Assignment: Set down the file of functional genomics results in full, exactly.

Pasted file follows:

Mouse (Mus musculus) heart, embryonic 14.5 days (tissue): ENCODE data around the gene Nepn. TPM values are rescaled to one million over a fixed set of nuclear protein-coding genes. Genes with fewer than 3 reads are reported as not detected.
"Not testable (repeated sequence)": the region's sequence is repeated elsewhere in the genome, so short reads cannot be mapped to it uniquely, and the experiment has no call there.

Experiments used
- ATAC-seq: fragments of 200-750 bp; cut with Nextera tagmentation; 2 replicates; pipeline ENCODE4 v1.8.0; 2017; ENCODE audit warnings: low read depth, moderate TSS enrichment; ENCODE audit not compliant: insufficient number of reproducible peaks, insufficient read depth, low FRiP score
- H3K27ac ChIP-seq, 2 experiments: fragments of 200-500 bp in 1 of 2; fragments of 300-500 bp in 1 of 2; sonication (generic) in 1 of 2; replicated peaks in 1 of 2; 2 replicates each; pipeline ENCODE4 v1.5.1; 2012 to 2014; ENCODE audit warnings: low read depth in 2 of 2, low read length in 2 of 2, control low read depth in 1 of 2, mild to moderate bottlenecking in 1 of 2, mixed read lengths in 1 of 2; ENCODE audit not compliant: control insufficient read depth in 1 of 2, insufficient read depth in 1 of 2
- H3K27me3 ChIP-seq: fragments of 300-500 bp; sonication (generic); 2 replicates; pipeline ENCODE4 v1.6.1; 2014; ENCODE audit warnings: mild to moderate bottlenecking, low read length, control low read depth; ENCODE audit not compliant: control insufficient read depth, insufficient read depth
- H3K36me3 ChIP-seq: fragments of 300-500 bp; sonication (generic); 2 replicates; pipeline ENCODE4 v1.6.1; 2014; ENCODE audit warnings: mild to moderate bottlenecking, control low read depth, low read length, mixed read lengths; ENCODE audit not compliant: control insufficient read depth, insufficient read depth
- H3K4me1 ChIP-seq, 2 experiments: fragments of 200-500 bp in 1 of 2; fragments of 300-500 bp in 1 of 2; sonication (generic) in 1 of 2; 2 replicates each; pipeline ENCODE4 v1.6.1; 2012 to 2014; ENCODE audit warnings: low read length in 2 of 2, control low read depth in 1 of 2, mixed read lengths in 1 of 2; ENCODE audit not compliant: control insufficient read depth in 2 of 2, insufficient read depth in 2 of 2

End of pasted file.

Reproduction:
Mouse (Mus musculus) heart, embryonic 14.5 days (tissue): ENCODE data around the gene Nepn. TPM values are rescaled to one million over a fixed set of nuclear protein-coding genes. Genes with fewer than 3 reads are reported as not detected.
"Not testable (repeated sequence)": the region's sequence is repeated elsewhere in the genome, so short reads cannot be mapped to it uniquely, and the experiment has no call there.

Experiments used
- ATAC-seq: fragments of 200-750 bp; cut with Nextera tagmentation; 2 replicates; pipeline ENCODE4 v1.8.0; 2017; ENCODE audit warnings: low read depth, moderate TSS enrichment; ENCODE audit not compliant: insufficient number of reproducible peaks, insufficient read depth, low FRiP score
- H3K27ac ChIP-seq, 2 experiments: fragments of 200-500 bp in 1 of 2; fragments of 300-500 bp in 1 of 2; sonication (generic) in 1 of 2; replicated peaks in 1 of 2; 2 replicates each; pipeline ENCODE4 v1.5.1; 2012 to 2014; ENCODE audit warnings: low read depth in 2 of 2, low read length in 2 of 2, control low read depth in 1 of 2, mild to moderate bottlenecking in 1 of 2, mixed read lengths in 1 of 2; ENCODE audit not compliant: control insufficient read depth in 1 of 2, insufficient read depth in 1 of 2
- H3K27me3 ChIP-seq: fragments of 300-500 bp; sonication (generic); 2 replicates; pipeline ENCODE4 v1.6.1; 2014; ENCODE audit warnings: mild to moderate bottlenecking, low read length, control low read depth; ENCODE audit not compliant: control insufficient read depth, insufficient read depth
- H3K36me3 ChIP-seq: fragments of 300-500 bp; sonication (generic); 2 replicates; pipeline ENCODE4 v1.6.1; 2014; ENCODE audit warnings: mild to moderate bottlenecking, control low read depth, low read length, mixed read lengths; ENCODE audit not compliant: control insufficient read depth, insufficient read depth
- H3K4me1 ChIP-seq, 2 experiments: fragments of 200-500 bp in 1 of 2; fragments of 300-500 bp in 1 of 2; sonication (generic) in 1 of 2; 2 replicates each; pipeline ENCODE4 v1.6.1; 2012 to 2014; ENCODE audit warnings: low read length in 2 of 2, control low read depth in 1 of 2, mixed read lengths in 1 of 2; ENCODE audit not compliant: control insufficient read depth in 2 of 2, insufficient read depth in 2 of 2